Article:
As uncertainty in the money market fell, more than 80 percent of the loss of value associated with reinvestments of proceeds from bond lending in 2007 and 2008 was reversed. The size of the short-term bond funds was also greatly reduced through maturation and some sales.

Money market investments accounted for 10 percent of the excess return in 2009.

Authorities’ willingness and ability to support banks through recapitalisation and funding options eased concerns of systemic collapse.

Investments in bonds issued by banks accounted for nearly a third of the fixed-income portfolio’s excess return in 2009.

117 The relative return from internal

fixed-income management (1998–2020) In the management of financial assets, it is possible to construct portfolios that in most years will outperform the benchmark by adding investment risk. Superior carry can be obtained in fixed income by loading on risk premiums embedded in the fixed-income investment universe, such as credit and liquidity risk. This leads to a probability distribution with a majority of positive observations, but with negative fat tails, as with insurance.

This understanding is used as an argument for capital owners to create mandates expressing the tolerance level for investment risk in the form of benchmarks, and have asset managers passively follow these. While there is merit to such an approach, it generally shifts choices that must be made from the asset manager to the index provider and the capital owner. Off-the-shelf indices are not adapted to the special needs of individual capital bases, and tailor-made solutions often become complex and have unintended side-effects.

While the fund and its fixed-income management are by and large based on an indexing approach, the belief at Norges Bank has always been that some active management is necessary to ensure the best possible quality in the performance of all aspects of the management task. This includes advising on the fund’s investment strategy and contributing to well-functioning markets.

The results from deviating from the benchmark have exceeded expectations for internal management focused on excess return generation for the fixed-income portfolio. The cumulative monetary return has been 85.9 billion kroner above the benchmark. A purely passive approach with securities lending by the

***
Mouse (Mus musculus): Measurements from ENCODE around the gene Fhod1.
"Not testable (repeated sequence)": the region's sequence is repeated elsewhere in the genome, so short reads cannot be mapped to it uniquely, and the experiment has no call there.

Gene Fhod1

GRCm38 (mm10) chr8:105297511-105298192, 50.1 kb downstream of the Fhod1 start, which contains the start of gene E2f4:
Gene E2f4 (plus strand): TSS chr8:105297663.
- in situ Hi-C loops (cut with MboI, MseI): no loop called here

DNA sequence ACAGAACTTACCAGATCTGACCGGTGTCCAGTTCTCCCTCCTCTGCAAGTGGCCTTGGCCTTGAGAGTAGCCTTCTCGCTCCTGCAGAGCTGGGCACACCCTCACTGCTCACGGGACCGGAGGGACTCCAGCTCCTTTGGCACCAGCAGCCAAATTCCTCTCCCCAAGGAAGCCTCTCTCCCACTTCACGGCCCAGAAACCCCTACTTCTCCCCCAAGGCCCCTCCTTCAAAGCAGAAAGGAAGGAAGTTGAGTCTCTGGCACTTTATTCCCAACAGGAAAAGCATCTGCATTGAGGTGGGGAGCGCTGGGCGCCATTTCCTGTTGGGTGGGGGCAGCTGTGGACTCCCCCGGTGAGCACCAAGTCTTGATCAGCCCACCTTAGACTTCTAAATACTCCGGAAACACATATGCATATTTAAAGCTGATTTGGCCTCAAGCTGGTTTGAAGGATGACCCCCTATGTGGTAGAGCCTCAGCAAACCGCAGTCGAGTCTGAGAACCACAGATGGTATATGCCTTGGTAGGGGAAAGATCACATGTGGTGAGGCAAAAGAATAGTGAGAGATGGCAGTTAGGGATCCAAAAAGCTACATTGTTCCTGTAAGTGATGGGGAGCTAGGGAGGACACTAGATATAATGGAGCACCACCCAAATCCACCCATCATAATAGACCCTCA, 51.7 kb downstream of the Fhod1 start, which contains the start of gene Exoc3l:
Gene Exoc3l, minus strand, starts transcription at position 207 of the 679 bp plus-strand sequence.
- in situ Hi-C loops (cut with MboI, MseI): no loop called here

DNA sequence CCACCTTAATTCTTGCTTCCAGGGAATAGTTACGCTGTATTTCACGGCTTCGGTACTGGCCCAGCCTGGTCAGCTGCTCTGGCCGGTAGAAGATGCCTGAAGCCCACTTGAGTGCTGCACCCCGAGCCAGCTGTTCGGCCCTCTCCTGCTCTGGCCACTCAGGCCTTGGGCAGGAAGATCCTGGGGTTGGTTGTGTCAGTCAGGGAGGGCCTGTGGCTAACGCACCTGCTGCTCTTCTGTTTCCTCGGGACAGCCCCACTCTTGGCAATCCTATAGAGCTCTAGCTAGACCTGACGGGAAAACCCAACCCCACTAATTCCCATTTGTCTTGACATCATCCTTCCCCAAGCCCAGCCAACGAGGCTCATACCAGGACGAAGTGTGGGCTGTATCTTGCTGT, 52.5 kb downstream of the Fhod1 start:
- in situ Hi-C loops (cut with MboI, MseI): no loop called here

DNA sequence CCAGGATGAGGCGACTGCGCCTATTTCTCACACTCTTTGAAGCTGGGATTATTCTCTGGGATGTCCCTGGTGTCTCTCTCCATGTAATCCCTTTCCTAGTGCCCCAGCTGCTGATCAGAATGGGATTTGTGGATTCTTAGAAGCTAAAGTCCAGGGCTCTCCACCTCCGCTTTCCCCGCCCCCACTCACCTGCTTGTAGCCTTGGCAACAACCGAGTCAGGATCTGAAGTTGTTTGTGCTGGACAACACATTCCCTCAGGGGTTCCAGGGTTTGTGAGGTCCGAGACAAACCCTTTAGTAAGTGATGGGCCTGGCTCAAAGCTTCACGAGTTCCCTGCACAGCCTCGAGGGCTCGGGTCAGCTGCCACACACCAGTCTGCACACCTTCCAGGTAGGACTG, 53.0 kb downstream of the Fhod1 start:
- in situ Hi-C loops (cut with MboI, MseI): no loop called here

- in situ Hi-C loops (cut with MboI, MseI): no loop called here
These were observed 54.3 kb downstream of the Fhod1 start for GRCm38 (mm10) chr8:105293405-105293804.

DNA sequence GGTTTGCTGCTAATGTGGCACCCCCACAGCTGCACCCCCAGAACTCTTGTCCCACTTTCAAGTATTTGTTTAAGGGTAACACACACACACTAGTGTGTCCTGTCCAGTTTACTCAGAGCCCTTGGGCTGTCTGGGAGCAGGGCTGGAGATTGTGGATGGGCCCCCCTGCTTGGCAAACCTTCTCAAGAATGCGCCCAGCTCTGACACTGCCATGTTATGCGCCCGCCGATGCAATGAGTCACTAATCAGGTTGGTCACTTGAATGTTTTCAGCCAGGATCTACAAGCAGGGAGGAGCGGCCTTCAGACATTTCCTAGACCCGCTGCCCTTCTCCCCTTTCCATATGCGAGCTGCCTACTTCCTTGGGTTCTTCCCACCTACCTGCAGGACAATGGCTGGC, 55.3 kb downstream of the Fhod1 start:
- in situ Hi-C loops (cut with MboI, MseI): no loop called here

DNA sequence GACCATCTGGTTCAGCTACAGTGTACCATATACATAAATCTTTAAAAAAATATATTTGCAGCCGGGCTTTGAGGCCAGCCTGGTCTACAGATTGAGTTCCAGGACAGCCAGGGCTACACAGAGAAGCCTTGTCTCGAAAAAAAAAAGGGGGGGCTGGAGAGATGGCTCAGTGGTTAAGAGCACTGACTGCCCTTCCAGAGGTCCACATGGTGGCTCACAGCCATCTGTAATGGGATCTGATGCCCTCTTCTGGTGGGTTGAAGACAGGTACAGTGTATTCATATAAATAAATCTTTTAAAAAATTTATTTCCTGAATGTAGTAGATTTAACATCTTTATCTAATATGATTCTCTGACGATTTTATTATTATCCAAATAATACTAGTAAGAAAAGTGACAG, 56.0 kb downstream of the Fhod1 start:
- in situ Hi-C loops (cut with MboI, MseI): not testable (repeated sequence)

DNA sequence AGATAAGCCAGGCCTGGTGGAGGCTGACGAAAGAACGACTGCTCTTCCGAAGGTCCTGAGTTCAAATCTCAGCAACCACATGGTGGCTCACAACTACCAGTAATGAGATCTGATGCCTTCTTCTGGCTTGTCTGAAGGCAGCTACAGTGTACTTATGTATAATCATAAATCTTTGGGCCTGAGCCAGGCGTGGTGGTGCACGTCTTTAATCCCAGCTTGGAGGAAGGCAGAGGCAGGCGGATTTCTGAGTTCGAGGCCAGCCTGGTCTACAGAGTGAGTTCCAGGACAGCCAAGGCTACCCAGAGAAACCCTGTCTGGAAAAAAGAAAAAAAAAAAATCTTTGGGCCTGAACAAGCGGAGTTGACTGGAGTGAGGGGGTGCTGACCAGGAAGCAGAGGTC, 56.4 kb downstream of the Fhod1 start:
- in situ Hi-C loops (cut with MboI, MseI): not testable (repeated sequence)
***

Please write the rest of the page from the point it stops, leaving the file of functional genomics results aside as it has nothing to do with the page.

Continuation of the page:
custodian would have underperformed the benchmark due to transaction costs.

These results have been achieved with modest extra resources compared to passive

management, and moderate investment risk for the fund. The standard deviation of the relative return for the full period is 15 billion kroner, with an average return of 3.7 billion kroner. This gives an information ratio of 0.25. Focusing on the latest ten-year period, the information ratio is 0.84 when using the monetary return, and as high as 0.97 if the percentage return is used as the basis for the calculation.

118

119

Chart 29

Internal fixed-income strategies.

Annual contribution. Arithmetic difference in basis points.

-600

1998 1999 2000 2001 2002 2003 2004 2005 2006 2007 2008 2009 2010 2011 2012 2013 2014 2015 2016 2017 2018 2019 2020

Chart 30

Internal fixed-income strategies.

Cumulative contribution. Geometric difference in basis points.

-400

1998 1999 2000 2001 2002 2003 2004 2005 2006 2007 2008 2009 2010 2011 2012 2013 2014 2015 2016 2017 2018 2019 2020

Chart 29 Internal fixed-income strategies. Annual contri-bution. Arithmetic difference in basis points.

Chart 30 Internal fixed-income strategies. Cumulative contribution. Geometric difference in basis points.

Chart 31

Internal fixed-income strategies.

Annual contribution. Million kroner.

-60,000

1998 1999 2000 2001 2002 2003 2004 2005 2006 2007 2008 2009 2010 2011 2012 2013 2014 2015 2016 2017 2018 2019 2020

Chart 32

Internal fixed-income strategies.

Cumulative contribution. Million kroner.

-60,000

1998 1999 2000 2001 2002 2003 2004 2005 2006 2007 2008 2009 2010 2011 2012 2013 2014 2015 2016 2017 2018 2019 2020

Chart 31 Internal fixed-income strategies. Annual contribution. Million kroner.

Chart 32 Internal fixed-income strategies. Cumulative contribution. Million kroner.

120

and during the financial crisis, and external management of fixed income was phased out on the back of this experience. The assets that were taken into internal management were largely retained, and these boosted the results for internal fixed-income management in the following years.

In the years from the fund’s inception until 2006, the relative return in fixed income was dominated by positive results from enhanced indexing and relative value strategies. As the crisis in the US mortgage market spread to global financial markets, the excessive risk taking going into the crisis was exposed and led to unforeseen deviations in relative returns in 2008 and 2009.

Since then, the total relative return for fixed-income management has often been dominated by allocation strategies anchored at levels above those directly involved in the daily management of the fixed-income portfolio.

The relative return from the fixed-income asset class (1998–2020)